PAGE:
Protesters argue with Chilean soldiers during clashes in Santiago on October 19, 2019
Santiago (AFP) - Chileans angry over social and economic issues clashed with security forces for a second day Saturday despite a state of emergency declared to quell the worst violence in years in one of Latin America’s most stable countries.
Following a day of stunning violence in Santiago that saw buses and buildings burned and dozens of metro stations destroyed by fire, Saturday started peacefully as thousands of Chileans banged pots and pans in protest in the capital and other cities.
But this eventually gave way to clashes between hooded demonstrators and riot police and soldiers in several areas of Santiago, AFP observed.
Protesters again set buses on fire in downtown Santiago, a city of seven million.
A bus burns during clashes between protesters and riot police in Santiago, Chile October 19, 2019
Clashes erupted in Plaza Italia, ground zero of Friday’s violence, and outside the presidential palace. Bus service was later suspended altogether.
- Chile Desperto -
Demonstrators shouted “enough with abuse,” while the hashtag “ChileDesperto” – Chile woke up – made the rounds on social media.
Demonstrators set up barricades during clashes between protesters and the riot police in Santiago, Chile on October 19, 2019
People awoke Saturday to a ravaged city as burned-out buses, bikes and garbage littered streets patrolled by soldiers – the first such deployment in decades.
The spasm of unrest was triggered by an increase in metro fares but reflected a much broader anger over economic and social conditions, including a yawning gap between rich and poor.
The conservative government of President Sebastian Pinera has been caught flat-footed by the worst social upheaval in decades.
It declared the state of emergency late Friday and put a general in charge of national security, ordering 500 troops into the streets.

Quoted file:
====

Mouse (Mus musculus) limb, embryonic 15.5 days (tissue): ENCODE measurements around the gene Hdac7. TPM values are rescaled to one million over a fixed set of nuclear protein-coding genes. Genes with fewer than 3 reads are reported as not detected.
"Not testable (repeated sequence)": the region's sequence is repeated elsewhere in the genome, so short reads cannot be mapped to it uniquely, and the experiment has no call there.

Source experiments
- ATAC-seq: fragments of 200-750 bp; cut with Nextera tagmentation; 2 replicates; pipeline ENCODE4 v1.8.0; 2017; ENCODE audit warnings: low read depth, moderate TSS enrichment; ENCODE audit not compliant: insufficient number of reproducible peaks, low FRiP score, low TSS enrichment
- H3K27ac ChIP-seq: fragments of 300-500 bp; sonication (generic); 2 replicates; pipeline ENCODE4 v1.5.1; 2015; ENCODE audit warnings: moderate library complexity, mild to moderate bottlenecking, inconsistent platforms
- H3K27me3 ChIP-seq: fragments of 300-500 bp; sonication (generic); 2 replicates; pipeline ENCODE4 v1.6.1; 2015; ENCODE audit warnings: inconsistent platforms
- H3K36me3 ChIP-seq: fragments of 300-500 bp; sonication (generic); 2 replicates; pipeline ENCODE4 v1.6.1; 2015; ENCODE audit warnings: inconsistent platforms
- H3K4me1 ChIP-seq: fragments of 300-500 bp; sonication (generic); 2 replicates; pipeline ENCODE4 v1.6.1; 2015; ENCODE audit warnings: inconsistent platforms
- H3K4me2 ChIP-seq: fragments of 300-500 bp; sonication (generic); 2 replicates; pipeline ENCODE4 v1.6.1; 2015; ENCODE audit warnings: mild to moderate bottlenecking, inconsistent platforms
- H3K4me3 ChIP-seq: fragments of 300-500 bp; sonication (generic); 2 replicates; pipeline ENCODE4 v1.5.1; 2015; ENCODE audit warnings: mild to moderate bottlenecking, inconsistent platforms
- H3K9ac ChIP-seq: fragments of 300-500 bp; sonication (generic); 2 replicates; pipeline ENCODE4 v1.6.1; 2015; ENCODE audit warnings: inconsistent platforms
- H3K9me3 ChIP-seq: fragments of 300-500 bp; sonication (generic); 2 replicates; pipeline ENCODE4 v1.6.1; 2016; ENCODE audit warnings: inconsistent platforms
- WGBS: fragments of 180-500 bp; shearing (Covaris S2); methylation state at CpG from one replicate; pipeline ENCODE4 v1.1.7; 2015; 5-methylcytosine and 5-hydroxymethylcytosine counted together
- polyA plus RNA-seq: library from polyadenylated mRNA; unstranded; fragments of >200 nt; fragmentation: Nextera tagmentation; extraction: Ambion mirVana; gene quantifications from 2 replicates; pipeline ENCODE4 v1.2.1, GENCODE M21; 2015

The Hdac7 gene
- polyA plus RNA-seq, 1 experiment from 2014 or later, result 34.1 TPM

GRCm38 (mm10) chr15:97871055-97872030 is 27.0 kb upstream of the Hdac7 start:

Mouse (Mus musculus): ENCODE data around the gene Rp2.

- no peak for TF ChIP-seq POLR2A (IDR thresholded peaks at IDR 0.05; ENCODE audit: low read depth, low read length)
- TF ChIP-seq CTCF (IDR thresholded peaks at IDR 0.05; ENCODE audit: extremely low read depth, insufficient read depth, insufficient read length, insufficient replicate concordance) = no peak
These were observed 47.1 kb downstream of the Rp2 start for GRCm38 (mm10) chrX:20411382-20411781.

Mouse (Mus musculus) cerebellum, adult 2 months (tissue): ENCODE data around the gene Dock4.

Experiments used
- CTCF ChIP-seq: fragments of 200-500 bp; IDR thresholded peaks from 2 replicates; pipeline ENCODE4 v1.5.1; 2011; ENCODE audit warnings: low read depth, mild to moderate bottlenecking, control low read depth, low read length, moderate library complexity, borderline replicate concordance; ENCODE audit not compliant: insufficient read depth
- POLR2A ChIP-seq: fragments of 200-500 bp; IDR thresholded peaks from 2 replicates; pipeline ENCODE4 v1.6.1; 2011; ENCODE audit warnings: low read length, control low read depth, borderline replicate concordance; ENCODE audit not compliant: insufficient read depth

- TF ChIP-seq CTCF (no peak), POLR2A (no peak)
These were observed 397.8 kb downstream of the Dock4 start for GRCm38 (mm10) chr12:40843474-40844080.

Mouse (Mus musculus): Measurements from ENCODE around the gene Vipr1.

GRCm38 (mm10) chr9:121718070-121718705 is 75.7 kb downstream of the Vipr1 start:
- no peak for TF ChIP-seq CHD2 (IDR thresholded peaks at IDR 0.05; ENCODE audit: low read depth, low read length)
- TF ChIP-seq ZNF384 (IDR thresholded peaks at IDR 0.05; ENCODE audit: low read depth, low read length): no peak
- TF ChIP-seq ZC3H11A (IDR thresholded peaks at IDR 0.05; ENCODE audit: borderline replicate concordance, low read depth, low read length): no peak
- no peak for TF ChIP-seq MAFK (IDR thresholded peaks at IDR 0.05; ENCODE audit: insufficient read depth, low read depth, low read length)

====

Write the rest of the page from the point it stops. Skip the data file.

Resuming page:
More than 300 people have been arrested, and 156 police injured, as were 11 civilians.
“It is sad, but this destruction was people’s way of demanding they be heard. Chile was a pressure cooker, and it exploded in the worst way,” said a civil servant who would only give her first name Maria, waiting to catch a bus amid the detritus of Friday’s protests.
People were infuriated by a photo of Pinera eating pizza in a restaurant with his family while the city burned.
On Saturday he announced a plan to ease the pain of the metro fare hike for low-income people. He gave no details.
Soldiers patrolled some parts of the city Saturday in their first such deployment since Chile returned to democracy in 1990 after the Augusto Pinochet rightwing dictatorship.
A metro station in Chile burns October 18, 2019 during protests triggered by a fare hike
Throughout Friday, rampaging protesters clashed with riot police in several parts of the capital while the headquarters of the ENEL Chile power company and a Banco Chile branch – both in the city center – were set on fire and heavily damaged.
The subway system was shut down, and no one knows when it will reopen. Protesters destroyed 41 stations, with some completely charred.
The Santiago Metro, at 140 kilometers (90 miles), is the largest and most modern in South America and a source of great pride for Chileans.
The state of emergency is initially set for 15 days and restricts freedom of movement and assembly.
- Government ‘perplexed and dazed’ -
Chilean soldiers patrol the streets of Santiago in the early hours of the morning after violent protests triggered a declaration of a state of emergency
Authorities said the military would patrol major trouble spots but would not impose a curfew at present.
The unrest started as a fare-dodging protest mainly by students against the hike in metro ticket prices, which increased from 800 to 830 peso ($1.13 to $1.17) for peak-hour travel, following a 20 peso rise in January.
The fare hike was blamed on rising oil prices and a weaker peso.
There had been several fare-dodging actions in recent days, organized on social media, but the protests escalated Friday, tapping into general discontent among many Chileans.
Chile has the highest per capita income of Latin America at $20,000, with expected economic growth this year of 2.5 percent and just two percent inflation.
The unrest started as a fare-dodging protest against the hike in metro ticket prices
But there is an undercurrent of frustration with rising health care and utility costs, low pensions and social inequality.
The metro fare hike served to wake up a society that was averse to violence after the horrors of the Pinochet dictatorship from 1973-1990, which left more than 3,200 people dead or missing, sociologists say.